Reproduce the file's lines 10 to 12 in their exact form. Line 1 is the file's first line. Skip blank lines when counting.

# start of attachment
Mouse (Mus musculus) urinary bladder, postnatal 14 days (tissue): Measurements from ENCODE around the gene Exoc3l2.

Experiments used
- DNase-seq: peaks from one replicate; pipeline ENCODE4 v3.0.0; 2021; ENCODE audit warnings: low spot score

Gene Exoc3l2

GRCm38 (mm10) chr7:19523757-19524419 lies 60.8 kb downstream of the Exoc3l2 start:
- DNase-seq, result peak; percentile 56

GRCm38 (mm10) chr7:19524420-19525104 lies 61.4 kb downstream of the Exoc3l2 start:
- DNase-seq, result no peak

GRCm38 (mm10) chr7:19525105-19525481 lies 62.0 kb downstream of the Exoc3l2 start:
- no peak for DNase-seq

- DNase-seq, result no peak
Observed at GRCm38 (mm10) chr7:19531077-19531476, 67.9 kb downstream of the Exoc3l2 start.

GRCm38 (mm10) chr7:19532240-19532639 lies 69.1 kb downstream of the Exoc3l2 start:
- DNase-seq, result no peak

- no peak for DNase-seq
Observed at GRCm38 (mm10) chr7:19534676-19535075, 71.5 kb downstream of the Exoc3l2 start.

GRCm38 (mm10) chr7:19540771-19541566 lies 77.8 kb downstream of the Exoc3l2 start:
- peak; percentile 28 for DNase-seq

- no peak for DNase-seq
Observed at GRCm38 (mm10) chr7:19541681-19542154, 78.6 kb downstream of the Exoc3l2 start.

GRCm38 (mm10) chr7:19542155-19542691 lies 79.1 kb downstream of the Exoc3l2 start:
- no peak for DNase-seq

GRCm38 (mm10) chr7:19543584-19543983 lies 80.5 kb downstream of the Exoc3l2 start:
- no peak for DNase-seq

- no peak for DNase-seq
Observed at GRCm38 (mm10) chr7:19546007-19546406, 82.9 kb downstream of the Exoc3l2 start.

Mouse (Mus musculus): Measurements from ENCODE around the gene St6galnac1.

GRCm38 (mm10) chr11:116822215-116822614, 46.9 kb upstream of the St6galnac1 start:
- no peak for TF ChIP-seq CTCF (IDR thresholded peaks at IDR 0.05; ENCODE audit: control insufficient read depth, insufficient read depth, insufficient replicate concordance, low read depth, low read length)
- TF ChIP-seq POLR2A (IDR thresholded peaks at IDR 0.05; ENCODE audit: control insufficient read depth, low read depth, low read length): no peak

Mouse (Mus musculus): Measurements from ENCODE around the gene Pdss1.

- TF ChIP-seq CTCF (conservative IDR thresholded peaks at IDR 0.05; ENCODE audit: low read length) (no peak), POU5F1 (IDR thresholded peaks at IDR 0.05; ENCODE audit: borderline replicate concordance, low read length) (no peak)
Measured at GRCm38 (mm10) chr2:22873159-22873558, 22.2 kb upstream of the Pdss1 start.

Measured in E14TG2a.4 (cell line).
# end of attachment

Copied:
- no peak for DNase-seq

- DNase-seq, result no peak
Observed at GRCm38 (mm10) chr7:19531077-19531476, 67.9 kb downstream of the Exoc3l2 start.